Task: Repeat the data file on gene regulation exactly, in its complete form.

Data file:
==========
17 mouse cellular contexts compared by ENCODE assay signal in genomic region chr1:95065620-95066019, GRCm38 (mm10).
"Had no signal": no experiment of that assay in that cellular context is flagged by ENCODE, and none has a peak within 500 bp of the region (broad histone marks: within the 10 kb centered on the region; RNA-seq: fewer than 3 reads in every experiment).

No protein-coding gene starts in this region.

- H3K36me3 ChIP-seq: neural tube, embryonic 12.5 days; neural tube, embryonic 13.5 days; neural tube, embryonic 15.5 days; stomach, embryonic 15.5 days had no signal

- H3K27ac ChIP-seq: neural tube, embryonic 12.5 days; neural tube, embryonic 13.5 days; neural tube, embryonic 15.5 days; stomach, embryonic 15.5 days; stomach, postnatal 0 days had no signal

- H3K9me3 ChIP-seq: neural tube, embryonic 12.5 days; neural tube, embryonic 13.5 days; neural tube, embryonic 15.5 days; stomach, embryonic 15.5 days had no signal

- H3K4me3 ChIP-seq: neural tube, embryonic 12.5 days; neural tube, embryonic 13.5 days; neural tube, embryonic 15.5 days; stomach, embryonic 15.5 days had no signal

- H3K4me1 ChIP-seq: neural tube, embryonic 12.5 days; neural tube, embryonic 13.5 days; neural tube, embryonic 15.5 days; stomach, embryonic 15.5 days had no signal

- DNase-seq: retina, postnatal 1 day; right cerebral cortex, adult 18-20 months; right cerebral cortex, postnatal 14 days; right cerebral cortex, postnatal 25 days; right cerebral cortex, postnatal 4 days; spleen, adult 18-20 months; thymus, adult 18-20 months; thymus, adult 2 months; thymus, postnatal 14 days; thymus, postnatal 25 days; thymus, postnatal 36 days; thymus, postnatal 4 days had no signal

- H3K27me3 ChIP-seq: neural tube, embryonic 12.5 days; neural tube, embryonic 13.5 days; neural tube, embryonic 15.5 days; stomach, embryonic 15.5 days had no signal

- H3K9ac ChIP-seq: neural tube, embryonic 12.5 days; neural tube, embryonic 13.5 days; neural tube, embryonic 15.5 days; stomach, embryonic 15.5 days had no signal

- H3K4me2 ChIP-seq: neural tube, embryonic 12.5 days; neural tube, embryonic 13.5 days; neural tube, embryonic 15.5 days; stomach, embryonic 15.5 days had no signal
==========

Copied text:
17 mouse cellular contexts compared by ENCODE assay signal in genomic region chr1:95065620-95066019, GRCm38 (mm10).
"Had no signal": no experiment of that assay in that cellular context is flagged by ENCODE, and none has a peak within 500 bp of the region (broad histone marks: within the 10 kb centered on the region; RNA-seq: fewer than 3 reads in every experiment).

No protein-coding gene starts in this region.

- H3K36me3 ChIP-seq: neural tube, embryonic 12.5 days; neural tube, embryonic 13.5 days; neural tube, embryonic 15.5 days; stomach, embryonic 15.5 days had no signal

- H3K27ac ChIP-seq: neural tube, embryonic 12.5 days; neural tube, embryonic 13.5 days; neural tube, embryonic 15.5 days; stomach, embryonic 15.5 days; stomach, postnatal 0 days had no signal

- H3K9me3 ChIP-seq: neural tube, embryonic 12.5 days; neural tube, embryonic 13.5 days; neural tube, embryonic 15.5 days; stomach, embryonic 15.5 days had no signal

- H3K4me3 ChIP-seq: neural tube, embryonic 12.5 days; neural tube, embryonic 13.5 days; neural tube, embryonic 15.5 days; stomach, embryonic 15.5 days had no signal

- H3K4me1 ChIP-seq: neural tube, embryonic 12.5 days; neural tube, embryonic 13.5 days; neural tube, embryonic 15.5 days; stomach, embryonic 15.5 days had no signal

- DNase-seq: retina, postnatal 1 day; right cerebral cortex, adult 18-20 months; right cerebral cortex, postnatal 14 days; right cerebral cortex, postnatal 25 days; right cerebral cortex, postnatal 4 days; spleen, adult 18-20 months; thymus, adult 18-20 months; thymus, adult 2 months; thymus, postnatal 14 days; thymus, postnatal 25 days; thymus, postnatal 36 days; thymus, postnatal 4 days had no signal

- H3K27me3 ChIP-seq: neural tube, embryonic 12.5 days; neural tube, embryonic 13.5 days; neural tube, embryonic 15.5 days; stomach, embryonic 15.5 days had no signal

- H3K9ac ChIP-seq: neural tube, embryonic 12.5 days; neural tube, embryonic 13.5 days; neural tube, embryonic 15.5 days; stomach, embryonic 15.5 days had no signal

- H3K4me2 ChIP-seq: neural tube, embryonic 12.5 days; neural tube, embryonic 13.5 days; neural tube, embryonic 15.5 days; stomach, embryonic 15.5 days had no signal